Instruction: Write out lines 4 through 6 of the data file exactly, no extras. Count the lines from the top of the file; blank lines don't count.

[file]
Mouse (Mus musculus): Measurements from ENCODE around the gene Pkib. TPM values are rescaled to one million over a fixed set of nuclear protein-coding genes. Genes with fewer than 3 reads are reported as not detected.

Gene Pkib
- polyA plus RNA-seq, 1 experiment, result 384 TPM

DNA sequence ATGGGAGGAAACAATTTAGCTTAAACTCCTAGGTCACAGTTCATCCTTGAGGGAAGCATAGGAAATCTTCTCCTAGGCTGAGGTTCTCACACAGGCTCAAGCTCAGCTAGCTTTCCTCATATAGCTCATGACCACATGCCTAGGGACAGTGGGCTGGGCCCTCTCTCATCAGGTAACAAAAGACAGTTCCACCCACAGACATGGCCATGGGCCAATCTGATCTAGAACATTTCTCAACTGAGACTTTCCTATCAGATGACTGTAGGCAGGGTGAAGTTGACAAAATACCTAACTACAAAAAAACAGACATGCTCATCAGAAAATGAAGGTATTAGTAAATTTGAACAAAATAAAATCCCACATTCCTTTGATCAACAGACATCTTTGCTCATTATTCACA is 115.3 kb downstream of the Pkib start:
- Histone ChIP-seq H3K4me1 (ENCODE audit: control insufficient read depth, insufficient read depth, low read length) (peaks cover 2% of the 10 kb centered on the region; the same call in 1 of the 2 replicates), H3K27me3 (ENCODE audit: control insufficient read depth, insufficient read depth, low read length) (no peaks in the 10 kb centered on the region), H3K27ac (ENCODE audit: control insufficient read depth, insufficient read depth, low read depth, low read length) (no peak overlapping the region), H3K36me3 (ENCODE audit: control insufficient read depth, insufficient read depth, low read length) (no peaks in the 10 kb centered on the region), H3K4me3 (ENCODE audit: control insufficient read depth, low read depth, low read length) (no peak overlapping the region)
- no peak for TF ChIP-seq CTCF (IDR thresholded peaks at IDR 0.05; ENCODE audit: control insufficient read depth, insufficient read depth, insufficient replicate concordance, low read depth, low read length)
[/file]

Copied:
DNA sequence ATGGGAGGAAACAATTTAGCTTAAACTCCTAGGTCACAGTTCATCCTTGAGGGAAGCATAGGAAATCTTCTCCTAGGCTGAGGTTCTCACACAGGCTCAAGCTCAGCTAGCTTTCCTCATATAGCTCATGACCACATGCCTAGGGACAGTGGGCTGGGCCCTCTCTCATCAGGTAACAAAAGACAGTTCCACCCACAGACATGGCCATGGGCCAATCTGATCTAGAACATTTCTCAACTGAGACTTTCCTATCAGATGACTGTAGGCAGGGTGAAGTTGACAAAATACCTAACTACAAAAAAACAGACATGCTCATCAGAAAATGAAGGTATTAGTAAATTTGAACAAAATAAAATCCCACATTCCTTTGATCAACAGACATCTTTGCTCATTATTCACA is 115.3 kb downstream of the Pkib start:
- Histone ChIP-seq H3K4me1 (ENCODE audit: control insufficient read depth, insufficient read depth, low read length) (peaks cover 2% of the 10 kb centered on the region; the same call in 1 of the 2 replicates), H3K27me3 (ENCODE audit: control insufficient read depth, insufficient read depth, low read length) (no peaks in the 10 kb centered on the region), H3K27ac (ENCODE audit: control insufficient read depth, insufficient read depth, low read depth, low read length) (no peak overlapping the region), H3K36me3 (ENCODE audit: control insufficient read depth, insufficient read depth, low read length) (no peaks in the 10 kb centered on the region), H3K4me3 (ENCODE audit: control insufficient read depth, low read depth, low read length) (no peak overlapping the region)
- no peak for TF ChIP-seq CTCF (IDR thresholded peaks at IDR 0.05; ENCODE audit: control insufficient read depth, insufficient read depth, insufficient replicate concordance, low read depth, low read length)